Please Help Us Keep These Thousands of Blog Posts Growing and Free for All
The reader of the CPH blog has continuously read interpretive and translation principles that are not only sound but also aid the Christian in understanding the Bible more fully. One such interpretive principle is about the meaning that we are after, what the author meant by the words that he used as should have been understood by his initial intended audience.
Gender in Bible translation concerns various issues, such as the gender of God and generic antecedents in reference to people. Bruce Metzger states that the English language is so biased towards the male gender that it restricts and obscures the meaning of the original language, which was more gender-inclusive than a literal translation would convey. Wayne Grudem disagrees, believing that a translation should try to match the words of the original language rather than introduce the translator’s opinion as to whether the original words meant to include both sexes or not, and that trying to be gender-neutral results in vague and contorted writing style. Michael Marlowe argues from a third standpoint, that the Bible is patriarchal, and gender-neutral language distorts its meaning in an attempt by translators like Metzger to impose their progressive modern views on the text. The topic has theological and political undercurrents. Paul Mankowski says that inclusive-language translators are bowing to feminist political taboos rather than trying to translate accurately, while Marmy Clason says that their opponents are motivated by hostility to feminism rather than fidelity to the original meaning.
The New Revised Standard Version (NRSV) was one of the first major translations to adopt the gender-neutral language. The King James Version translated at least one passage using a technique that many now reject in other translations, “Blessed are the peacemakers, for they shall be called the children of God” (Matt. 5:9). The Greek word υἱοὶ that appears in the original is usually translated as “sons”, but in this passage, the translators chose to use the term “children” that included both genders. Opponents of gender-neutral language believe that readers who are not familiar with the original languages can be influenced by a compromised meaning they believe is feminist.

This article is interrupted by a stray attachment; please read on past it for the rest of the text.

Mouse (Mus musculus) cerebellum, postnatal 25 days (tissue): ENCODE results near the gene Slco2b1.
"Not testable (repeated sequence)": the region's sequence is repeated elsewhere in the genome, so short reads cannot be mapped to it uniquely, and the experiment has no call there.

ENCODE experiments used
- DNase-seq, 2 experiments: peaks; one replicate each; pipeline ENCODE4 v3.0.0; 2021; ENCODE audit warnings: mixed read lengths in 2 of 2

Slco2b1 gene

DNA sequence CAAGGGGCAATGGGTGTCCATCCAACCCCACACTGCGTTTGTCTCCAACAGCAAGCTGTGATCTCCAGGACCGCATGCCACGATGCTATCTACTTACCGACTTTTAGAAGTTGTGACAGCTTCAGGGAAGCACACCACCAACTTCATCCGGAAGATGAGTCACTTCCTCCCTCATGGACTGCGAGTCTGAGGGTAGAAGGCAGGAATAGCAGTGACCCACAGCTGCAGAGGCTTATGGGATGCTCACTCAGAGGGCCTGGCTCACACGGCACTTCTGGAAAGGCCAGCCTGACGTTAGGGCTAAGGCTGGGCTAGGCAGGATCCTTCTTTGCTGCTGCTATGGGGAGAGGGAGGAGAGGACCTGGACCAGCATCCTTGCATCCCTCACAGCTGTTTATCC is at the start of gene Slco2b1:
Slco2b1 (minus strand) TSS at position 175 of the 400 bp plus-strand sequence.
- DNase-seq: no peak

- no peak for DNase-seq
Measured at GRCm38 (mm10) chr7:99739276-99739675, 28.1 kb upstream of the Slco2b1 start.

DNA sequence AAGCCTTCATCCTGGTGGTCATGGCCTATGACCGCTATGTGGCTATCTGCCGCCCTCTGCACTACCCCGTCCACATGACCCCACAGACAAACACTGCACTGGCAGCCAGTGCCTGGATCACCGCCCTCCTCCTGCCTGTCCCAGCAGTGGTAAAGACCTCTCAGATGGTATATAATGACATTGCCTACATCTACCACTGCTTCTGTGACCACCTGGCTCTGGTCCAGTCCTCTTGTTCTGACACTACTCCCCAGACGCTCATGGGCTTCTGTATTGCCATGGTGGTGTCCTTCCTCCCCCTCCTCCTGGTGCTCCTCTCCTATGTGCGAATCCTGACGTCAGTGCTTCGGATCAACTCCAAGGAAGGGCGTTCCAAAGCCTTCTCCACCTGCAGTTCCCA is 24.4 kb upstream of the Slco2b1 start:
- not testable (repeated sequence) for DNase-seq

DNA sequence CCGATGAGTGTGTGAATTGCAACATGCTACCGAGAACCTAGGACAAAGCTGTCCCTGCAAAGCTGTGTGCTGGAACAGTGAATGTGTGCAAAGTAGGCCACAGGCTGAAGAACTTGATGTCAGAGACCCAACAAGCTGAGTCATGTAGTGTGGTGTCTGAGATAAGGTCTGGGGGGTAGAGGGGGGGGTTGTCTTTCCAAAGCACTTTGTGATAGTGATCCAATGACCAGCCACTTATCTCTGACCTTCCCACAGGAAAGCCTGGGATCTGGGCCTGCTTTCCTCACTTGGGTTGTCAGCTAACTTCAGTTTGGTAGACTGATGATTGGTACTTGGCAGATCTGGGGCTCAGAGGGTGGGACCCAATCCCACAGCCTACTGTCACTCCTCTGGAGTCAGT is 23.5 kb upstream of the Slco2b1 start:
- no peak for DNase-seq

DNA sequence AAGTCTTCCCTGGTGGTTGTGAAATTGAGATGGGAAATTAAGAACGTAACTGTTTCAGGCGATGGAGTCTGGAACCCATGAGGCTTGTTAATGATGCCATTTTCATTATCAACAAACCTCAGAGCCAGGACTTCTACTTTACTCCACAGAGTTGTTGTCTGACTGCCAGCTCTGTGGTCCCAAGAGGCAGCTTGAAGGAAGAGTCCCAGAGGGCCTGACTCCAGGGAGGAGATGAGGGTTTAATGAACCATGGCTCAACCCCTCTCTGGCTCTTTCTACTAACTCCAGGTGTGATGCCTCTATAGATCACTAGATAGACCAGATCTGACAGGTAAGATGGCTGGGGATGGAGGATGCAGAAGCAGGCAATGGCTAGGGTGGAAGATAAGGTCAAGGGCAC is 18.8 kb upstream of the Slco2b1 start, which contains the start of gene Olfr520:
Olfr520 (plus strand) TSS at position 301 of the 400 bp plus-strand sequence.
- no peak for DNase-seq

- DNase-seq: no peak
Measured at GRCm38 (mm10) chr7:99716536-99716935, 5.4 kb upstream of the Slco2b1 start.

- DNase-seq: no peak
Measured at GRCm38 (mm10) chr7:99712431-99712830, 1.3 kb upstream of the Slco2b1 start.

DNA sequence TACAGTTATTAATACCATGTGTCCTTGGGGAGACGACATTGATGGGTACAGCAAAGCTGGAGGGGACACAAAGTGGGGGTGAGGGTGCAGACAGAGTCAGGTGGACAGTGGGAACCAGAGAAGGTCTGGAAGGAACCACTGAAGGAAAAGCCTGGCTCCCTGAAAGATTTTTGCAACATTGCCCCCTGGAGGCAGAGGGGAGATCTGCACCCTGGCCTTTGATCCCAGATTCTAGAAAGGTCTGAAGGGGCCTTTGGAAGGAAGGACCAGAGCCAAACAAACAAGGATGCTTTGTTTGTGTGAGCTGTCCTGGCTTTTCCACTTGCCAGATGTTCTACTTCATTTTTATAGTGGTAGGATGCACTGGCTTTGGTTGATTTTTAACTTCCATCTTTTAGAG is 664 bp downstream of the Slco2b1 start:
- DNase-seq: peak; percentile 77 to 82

Third-Person Pronouns for God
Many prayers use one or more of the names for God many times within the same paragraph. The first time it appears a proper name is used, while further instances use a third person pronoun (he, she, or it). English speakers usually use masculine or feminine third-person pronouns to refer to people, and the third person pronoun—”it”—to refer to non-people. Traditionally, in Jewish, Christian, and Muslim writing, the third-person pronoun “He” has been used to refer to God in English translations. In non-religious contexts, English speakers have generally used the word “he” as a substitute for a gender-neutral third-person pronoun.
The idea of God being an “It” rather than a “he” or “she” does have some support in Jewish, Christian, and Islamic rationalist medieval thought, much of which was based on Neo-Aristotelian philosophy. Some medieval philosophers of all three of these religions took great pains to make clear that God was in no way like a person, and that all apparently physical descriptions of God were only poetic metaphors.
In the Chinese language, translators of the Christian Bible have created a new Chinese character to act as a divine pronoun: 祂 (Pinyin: tā). Tā, in essence, is the universal third person pronoun for all objects and persons. However, personhood (as well as gender) can be distinguished in writing. The normal pronoun for he, 他, is also used in generic cases. The radical 亻(rén) marks personhood (distinct from non-human referents), not simply gender alone. The radical in 祂, 礻(shì), marks the “elevated personhood” of divinity, without implying anything about the gender of the divinity referred to.
Looking Deeper Into the Controversy
When we look at the controversy over gender-neutral language and the use of plurals, the above principles come into play, as does the historical-grammatical approach, which means that God personally chose the time, the place, the language, and the culture into which his Word was inspirationally penned. Who are we to disrespect that because we wish to appease the modern man or woman, who may be offended? Their offense is nothing more than self-centeredness, refusing to wrap their mind around the idea that the Creator of all things chose the setting, the language, and time in which his Word was to be introduced to man. One of the last bastions of literal translation philosophy, the New American Standard Bible, has given into the gender-neutral translation philosophy. How are we to translate the Greek word ἀδελφοί (brothers)?
NEW AMERICAN STANDARD BIBLE (NASB 1995/2020): The 1995 edition was* very literal. The NASB Translates “brothers” or “brethren,” to “brothers and sisters.” The NASB has gender-neutral changes to the word “man” in Romans 2:1-11 and Micah 6:8.
*The NASB 2020 revision has taken the first steps at abandoning their literal translation philosophy. One of the updates is what the NASB (the Lockman Foundation) calls the use of the “Gender Accurate” language. This is actually good marketing skills to call an abandonment of your core translation values “accurate” when it is anything but accurate.
1 Thessalonians 5:14: We urge you, brethren, admonish the unruly, encourage the fainthearted, help the weak, be patient with everyone. NASB 1995